On the other hand, I like my high-speed internet, and I’m a proponent of high-speed rail, though I’ve never ridden on a so-called “bullet train” like they have in Europe and Japan. When I moved to California in the 1980s there was talk of building such a rail line between Los Angeles and San Francisco. Thirty years later, it still isn’t done. I guess high-speed rail is slow, too, at least in the United States.

But is there anything slower than the month of March in northern latitudes? “Just kill me now,” Julius Caesar said, on another cold gray day in Rome without a hint of spring in the air. The Romans knew about the slow precession of the equinoxes, but they knew nothing of Daylight Savings Time, or baseball. They just sat around in their villas drinking wine and waiting for spring. Only their Mediterranean climate saved them from sheer madness.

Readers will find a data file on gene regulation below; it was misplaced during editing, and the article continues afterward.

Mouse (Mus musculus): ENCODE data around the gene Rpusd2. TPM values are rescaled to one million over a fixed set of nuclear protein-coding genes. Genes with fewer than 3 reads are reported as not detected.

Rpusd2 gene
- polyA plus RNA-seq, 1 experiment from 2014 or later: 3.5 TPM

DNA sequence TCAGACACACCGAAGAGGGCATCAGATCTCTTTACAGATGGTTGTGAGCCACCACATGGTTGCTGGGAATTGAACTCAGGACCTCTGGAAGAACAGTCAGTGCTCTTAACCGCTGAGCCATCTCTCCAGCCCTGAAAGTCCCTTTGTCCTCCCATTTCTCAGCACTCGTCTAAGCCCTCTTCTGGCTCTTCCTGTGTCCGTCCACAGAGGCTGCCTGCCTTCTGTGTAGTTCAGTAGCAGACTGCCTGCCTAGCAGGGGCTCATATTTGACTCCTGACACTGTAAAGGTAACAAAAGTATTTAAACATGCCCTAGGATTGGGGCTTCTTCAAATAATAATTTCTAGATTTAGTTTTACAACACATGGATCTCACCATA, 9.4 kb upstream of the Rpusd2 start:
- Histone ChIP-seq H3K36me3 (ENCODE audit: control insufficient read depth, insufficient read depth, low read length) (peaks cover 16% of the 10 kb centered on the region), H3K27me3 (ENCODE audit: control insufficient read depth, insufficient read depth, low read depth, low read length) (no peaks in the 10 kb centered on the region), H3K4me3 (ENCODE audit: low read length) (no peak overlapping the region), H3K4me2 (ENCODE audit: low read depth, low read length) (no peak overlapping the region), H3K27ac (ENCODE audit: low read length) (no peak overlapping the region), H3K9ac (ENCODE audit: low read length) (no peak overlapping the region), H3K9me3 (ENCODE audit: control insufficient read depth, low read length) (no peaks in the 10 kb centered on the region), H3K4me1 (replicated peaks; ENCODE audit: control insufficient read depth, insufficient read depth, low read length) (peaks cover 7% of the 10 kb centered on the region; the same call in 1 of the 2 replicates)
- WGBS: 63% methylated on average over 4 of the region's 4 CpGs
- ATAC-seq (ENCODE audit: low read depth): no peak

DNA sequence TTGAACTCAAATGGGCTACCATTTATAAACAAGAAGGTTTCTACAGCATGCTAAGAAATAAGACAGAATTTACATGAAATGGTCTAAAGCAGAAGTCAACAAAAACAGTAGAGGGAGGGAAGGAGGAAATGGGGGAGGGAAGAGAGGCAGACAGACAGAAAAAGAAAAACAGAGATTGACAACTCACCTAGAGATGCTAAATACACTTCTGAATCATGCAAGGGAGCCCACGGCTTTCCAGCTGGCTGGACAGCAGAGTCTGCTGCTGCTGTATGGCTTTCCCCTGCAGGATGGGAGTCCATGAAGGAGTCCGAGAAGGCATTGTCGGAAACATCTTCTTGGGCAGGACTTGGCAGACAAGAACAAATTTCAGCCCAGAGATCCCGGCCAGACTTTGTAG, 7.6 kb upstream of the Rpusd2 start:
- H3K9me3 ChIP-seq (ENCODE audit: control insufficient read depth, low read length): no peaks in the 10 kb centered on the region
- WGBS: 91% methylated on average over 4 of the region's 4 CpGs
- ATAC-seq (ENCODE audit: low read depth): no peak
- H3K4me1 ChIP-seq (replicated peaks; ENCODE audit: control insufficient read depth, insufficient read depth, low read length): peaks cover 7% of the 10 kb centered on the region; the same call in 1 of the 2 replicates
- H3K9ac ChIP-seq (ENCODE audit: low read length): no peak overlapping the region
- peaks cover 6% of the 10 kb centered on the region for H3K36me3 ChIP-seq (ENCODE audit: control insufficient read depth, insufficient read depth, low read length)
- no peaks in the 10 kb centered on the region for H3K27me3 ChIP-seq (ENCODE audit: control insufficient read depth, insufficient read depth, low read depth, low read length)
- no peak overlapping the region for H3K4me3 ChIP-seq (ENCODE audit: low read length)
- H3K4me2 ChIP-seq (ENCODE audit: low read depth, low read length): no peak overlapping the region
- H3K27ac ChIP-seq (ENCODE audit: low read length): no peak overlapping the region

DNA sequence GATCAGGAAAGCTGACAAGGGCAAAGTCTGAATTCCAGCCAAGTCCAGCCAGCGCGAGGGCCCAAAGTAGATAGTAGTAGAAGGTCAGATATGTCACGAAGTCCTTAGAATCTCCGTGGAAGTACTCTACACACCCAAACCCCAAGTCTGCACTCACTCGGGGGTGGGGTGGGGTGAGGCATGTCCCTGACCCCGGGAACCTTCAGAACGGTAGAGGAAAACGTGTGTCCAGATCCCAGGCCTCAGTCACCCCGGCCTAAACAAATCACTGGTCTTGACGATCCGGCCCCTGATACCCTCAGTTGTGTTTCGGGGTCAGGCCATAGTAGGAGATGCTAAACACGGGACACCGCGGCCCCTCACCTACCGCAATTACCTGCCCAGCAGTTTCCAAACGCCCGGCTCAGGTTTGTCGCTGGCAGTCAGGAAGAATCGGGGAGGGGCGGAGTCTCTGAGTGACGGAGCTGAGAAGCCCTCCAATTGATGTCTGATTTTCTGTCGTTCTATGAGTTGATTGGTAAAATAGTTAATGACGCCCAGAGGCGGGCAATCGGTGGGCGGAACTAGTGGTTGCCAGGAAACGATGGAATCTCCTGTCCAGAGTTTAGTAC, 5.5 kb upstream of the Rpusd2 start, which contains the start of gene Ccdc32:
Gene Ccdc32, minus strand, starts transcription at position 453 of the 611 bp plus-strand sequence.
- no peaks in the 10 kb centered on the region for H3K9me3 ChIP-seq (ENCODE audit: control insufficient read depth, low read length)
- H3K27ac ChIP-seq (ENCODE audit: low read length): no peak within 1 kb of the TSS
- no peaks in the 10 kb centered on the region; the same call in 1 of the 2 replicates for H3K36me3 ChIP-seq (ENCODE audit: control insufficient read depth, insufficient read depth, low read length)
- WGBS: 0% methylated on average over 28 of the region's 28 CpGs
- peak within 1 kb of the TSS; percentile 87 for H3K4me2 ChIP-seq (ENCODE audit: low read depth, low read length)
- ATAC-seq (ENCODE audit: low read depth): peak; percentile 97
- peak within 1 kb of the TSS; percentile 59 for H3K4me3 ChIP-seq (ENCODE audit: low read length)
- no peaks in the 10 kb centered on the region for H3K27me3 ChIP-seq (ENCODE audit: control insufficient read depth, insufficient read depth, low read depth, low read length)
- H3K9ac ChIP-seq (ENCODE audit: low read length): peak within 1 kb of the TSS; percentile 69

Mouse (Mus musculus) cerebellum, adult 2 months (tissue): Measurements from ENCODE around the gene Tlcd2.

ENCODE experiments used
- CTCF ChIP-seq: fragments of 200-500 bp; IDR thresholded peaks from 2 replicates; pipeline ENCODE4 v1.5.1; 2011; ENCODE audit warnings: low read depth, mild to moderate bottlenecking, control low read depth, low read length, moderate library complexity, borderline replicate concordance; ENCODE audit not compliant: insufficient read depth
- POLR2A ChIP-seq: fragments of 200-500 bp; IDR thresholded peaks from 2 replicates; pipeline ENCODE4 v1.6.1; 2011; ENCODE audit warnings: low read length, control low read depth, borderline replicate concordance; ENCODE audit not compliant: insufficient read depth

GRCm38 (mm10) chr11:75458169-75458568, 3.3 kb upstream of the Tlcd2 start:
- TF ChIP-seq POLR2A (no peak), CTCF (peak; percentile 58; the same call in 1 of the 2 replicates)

Pedestrian Road Deaths and One Near-Death Experience


Years ago, I almost ran down a homeless man in San Diego. I don’t know for sure that he was homeless, but he wandered across the four-lane Pacific Highway one night, dressed all in dark clothing, in front of my car. I only saw him at the last second, and I don’t think he saw me at all. He had long dark hair and an old army overcoat. I might have missed him by two feet.

That’s not much margin for error. I could have as easily hit him as not. I would have stopped, and I would have likely been arrested. My life would be different today. I’d have the death or grievous injury of a human being on my conscience, and probably a record, too.

I’m reminded of this every time I see a news story about a pedestrian killed by a car. It could have been me, in either position. Nowadays chances are better that I’d be on foot, and thus my chances of surviving such an accident would be worse. But it could happen to anyone.

Recently, two regular readers (thank you, readers) sent me two links: one from Maine, the other from Ireland.